TELEVISION INTERVIEW WITH PRIME MINISTER LEE KUAN YEW OF SINGAPORE

Created: 5/13/1967

OCR scan of the original document, errors are possible

CENTRAL INTELLIGENCE AGENCY.

LBJ LIBRARY Mandatorv

;

Document

MEMORANDUM FOR: Hr. fUUtt Jorden, National Security Council

Television Interview with Prime Minister

Lee Kuan Yew of Singapore.

- i The following is the verbatim textilmed television interview granted by Prime Minister Leeraveling Mexican television commentator which may be of interest to you:

QUESTION: "Mr. Prime Minister, how do you account for this Jaeling o, civic enterpriseind so prevalent here in Singapore?"

PRIME MINISTER LHE: "Well we started offairly good inheritanc*. The British Isfteasonably efficient ana honest administration, and building on that, we gave theense ofnd identification between then and the achievements which thoir efforts and our plannine were able to bring about. Crucial in all these young countries the new countries, is the ability not to look back at the iaet Once you are In office and the people are where they are and you allow yourself the pleasures of your office and the life that goes with power, then you are unable to command their moral respect and when you exhort them, when you discipline them, people will not accept it and you are in trouble, but if you are able to actroup and ask them to do this,yself am prepared to do it because it is necessary, and they accept the fact that you are doing lt yourself, tbsn they are more likely to join you Inimilar effort."

QUESTION: ee, in other words itense of doin* things jointly. Mr. Prime Minister, do you think that those countries of Southeast Asia willort of regional alliance or some kind of cooperative effort?"

APPRO VED fVffSElEASB

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PRIKE MINISTER LEE: uggest. that the only hope really Is just that for Southeast Asia. Thisory special situation and wo must consider not only national boundaries, but also Ideologically and politically in auiking alliances. Here the room for maneuvers andby the bigger powers is enormously large and, hard as it say be at tbe beginning, we've got to make the effort toigger and wider sense of this community of relatively small nations of Southeast Asia."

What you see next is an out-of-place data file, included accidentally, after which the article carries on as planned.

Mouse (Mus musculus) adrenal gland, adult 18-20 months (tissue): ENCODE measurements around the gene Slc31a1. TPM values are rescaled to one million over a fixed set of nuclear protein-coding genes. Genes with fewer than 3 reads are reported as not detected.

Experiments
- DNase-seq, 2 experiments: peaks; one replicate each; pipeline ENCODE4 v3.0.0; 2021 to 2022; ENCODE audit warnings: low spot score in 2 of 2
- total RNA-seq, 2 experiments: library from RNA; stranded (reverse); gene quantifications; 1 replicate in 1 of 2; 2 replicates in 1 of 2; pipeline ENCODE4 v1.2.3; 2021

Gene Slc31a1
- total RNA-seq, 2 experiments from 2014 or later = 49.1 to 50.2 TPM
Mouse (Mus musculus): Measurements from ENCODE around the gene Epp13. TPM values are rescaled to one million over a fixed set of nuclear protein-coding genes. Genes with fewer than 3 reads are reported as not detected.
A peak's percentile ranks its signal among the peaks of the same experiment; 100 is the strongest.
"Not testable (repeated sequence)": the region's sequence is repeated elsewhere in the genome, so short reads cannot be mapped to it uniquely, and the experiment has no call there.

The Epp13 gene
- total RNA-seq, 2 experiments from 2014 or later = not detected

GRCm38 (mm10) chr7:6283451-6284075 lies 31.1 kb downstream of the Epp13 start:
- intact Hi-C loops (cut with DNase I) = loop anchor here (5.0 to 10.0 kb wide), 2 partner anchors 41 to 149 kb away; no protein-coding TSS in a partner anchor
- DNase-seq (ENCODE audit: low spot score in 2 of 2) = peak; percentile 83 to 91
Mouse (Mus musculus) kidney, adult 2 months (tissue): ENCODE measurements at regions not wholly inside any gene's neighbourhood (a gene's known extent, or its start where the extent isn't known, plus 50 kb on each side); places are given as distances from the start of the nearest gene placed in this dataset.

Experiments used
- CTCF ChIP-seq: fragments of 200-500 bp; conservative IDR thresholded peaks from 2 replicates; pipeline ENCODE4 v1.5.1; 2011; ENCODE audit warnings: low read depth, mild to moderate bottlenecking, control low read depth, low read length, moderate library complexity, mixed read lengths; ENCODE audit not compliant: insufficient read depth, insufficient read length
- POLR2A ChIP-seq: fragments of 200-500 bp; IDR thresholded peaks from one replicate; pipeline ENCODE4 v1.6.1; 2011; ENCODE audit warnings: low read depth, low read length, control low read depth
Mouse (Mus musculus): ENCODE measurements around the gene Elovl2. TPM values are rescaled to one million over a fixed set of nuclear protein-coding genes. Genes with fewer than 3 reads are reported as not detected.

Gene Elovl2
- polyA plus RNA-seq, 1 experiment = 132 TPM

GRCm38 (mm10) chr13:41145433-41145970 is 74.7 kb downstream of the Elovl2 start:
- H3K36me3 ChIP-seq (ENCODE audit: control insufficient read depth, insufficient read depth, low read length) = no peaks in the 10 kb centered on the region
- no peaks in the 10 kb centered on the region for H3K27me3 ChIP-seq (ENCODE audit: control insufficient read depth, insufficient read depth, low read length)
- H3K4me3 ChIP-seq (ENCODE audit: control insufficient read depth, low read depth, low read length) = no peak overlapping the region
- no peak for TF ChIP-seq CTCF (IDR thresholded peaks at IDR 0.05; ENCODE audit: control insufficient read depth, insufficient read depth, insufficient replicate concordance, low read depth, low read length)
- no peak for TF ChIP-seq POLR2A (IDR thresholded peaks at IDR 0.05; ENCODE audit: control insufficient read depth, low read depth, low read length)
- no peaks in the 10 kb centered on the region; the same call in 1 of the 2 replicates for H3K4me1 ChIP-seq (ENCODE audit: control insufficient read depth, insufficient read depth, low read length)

QUESTION: "What abouthat do you think of that situation?"

PRXHE MINISTER LEE: "Well this is one of the acute problems of the world and If you want to talk about legality, international legality, then of course, the United States will beery difficult position because It hasn't declared war on North Vietnam and yet it has to bomb Northo if you insist on legality, and tbe world believes that legality is all that counts,hink right will not nocessarlly prevail. This ls one of the facts of life, If you leave the local proponents alone, then one side hasterror and power and those that stand for anything dlffersnt won'thance. . Intervention has glvsohancs to) those who do not want South Vietnam to go communist, also this process of communist Infiltration should not bein an aver widening area In Southeast Asia. We would like toolution which guarantees ths ultimate will of the people of South Vietnam to dscide their own future, whether to be part of one Vietnam with the North whether It Is communist or part communist and part non communist, but before you can restore that you must knock out ths ability of the other side to terrorize and pressurize."

QUESTION: "What do you think will happen if American troops evacuate South Vietnam?"

PRIME MINISTER LEE: "Wall If the American troops were to get out tomorrow thorn would be no South Vietnamese Government. What must be done ls eliminate coercion and subversion. South Vietnam must be able to emerge and assess Itself and exercise its own free will."

QUESTION: 'Thank you Mr. Prime Minister Lee Kuan Yew for your very interesting views on the situation here in Southeast

POR THE DEPUTY DIRECTOR FOR PLANS:

William E. Colby

* This Interview was shown on Station XEW. Mexico on May 9,

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